At the Jacksonville Arboretum and Gardens, we planted a few silverleaf sunflower, Helianthus argophyllus, near the walk-in entry. It is a Texas native that has naturalized in a few Florida counties. This is a tall species with large leaves that are covered with silvery hairs. It is closely related to the common sunflower and has been hybridized with it to increase the disease resistance and salt tolerance of the common sunflower.

Discovering Nature Nearby Programs for 2017

Wild Survival: Florida Plants

Held May 20

Photos: Alice Shinkos

Amy Morie’s program was wonderful. I believe everyone had a great time learning about the native plants around them. As you can see in the photos, she brought great examples, resource information, told stories and took us on a plant identification walk. She showed examples of two native grapes, Simpson’s Stopper, redbud, Spanish needle, palmettos and their uses to mention a few. She gave away Browne’s savory, Micromeria brownei, a roadside plant that smells like mint and can be used fresh or dried to make a very nice tea or flavoring according to Green Deane. On the walk, she answered lots of questions from the children telling fun facts or why the common native plants are important. She showed them a leaf that had circular cutouts made by a leafcutter bee.

Thank You Discovering Nature Nearby Program Sponsors And Participants

The Jacksonville Arboretum and Gardens board would like to extend sincere thanks to Alice Shinkos for running the opening 2016-2017 season of Discovering Nature Nearby programs. Alice has done a terrific job. She has also graciously accepted the volunteer position of Program Manager for the Arboretum.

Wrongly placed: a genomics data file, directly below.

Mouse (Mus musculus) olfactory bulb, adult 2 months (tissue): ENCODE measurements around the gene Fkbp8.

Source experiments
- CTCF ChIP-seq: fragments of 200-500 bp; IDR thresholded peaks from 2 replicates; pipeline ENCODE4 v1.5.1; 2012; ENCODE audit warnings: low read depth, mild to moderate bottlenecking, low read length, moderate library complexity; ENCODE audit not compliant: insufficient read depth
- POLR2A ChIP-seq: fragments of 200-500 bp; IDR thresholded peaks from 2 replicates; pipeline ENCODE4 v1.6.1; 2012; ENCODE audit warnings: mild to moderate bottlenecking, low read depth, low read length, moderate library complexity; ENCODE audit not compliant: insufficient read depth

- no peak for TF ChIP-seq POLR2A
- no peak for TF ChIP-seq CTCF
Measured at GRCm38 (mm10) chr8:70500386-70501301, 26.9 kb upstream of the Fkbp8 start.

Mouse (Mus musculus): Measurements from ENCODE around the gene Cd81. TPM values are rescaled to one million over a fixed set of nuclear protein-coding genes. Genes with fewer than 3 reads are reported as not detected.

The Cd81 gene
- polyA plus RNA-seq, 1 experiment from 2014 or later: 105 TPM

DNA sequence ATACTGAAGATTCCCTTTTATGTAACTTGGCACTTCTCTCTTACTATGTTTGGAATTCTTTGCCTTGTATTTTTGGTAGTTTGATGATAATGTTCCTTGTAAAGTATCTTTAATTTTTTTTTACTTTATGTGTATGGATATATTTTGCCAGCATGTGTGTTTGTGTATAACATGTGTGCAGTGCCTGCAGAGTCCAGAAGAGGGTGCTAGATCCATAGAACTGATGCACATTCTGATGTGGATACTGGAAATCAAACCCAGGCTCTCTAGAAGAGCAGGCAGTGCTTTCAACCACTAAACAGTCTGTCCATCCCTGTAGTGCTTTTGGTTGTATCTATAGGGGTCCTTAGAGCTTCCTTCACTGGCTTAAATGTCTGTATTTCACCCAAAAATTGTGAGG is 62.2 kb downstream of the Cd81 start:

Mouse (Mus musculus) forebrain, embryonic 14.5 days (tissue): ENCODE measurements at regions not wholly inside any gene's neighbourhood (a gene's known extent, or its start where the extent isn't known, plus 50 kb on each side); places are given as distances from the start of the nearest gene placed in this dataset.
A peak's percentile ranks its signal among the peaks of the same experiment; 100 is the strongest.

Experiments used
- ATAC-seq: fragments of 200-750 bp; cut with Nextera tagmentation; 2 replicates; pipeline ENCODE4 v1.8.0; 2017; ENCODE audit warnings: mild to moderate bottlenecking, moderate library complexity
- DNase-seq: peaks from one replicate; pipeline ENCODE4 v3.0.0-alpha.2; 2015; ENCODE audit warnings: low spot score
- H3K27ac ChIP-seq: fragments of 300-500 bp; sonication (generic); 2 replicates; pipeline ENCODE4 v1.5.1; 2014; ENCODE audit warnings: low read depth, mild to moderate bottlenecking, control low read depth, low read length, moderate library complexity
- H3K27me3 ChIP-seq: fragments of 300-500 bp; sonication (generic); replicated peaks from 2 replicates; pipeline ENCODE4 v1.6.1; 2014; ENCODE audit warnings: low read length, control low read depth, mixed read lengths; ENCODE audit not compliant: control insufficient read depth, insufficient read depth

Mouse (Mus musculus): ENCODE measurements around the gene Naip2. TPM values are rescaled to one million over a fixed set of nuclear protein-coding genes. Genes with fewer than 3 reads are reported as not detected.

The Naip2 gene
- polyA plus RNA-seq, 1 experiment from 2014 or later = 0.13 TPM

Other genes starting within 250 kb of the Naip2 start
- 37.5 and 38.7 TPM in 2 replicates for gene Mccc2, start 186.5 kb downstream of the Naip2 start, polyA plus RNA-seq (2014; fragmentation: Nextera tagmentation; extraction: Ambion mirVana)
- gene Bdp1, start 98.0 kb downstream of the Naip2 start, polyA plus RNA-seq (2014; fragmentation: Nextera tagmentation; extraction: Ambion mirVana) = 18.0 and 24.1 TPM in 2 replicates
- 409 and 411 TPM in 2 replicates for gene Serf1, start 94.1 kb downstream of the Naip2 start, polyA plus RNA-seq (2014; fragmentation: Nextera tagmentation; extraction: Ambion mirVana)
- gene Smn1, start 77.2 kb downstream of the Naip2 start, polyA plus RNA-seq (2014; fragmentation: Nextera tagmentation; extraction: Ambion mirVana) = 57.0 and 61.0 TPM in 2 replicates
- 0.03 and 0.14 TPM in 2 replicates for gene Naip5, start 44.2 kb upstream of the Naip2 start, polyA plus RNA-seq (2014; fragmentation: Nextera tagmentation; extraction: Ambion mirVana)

Discovering Nature Nearby (DNN) would not have been possible without funding from TD Bank and the Rayonier Foundation. We would also like to thank the many speakers and educators who lead DNN programs covering everything from nature photography to climate change. They include: Tony Daly-Crews, Alex Diaz, Larry Figart, Jessica Spencer, Jack Hernandez, Kenneth Rainer, Emma Hanson, Joan Kramer, and Amy Morie. Many of these speakers went above and beyond expectations by volunteering their time and expertise.

We hope to restart DNN in the fall, once temperatures have declined and it is comfortable to be outdoors again. If you would like to donate funds to help make this possible, volunteer your time by helping to organize a program or give one yourself, or if you have a suggested topic you would like to learn more about through a DNN program, please send an email to info@jacksonvillearboretum.org Thank you!

Show the World You Love the Arboretum

Show the world you love us, by posting your Arboretum photographs at #jacksonvillearboretum and Facebook www.facebook.com/JacksonvilleArboretumGardens . We appreciate it!



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Rules about your visit are on this page including information about dogs and  Photo policy (.pdf)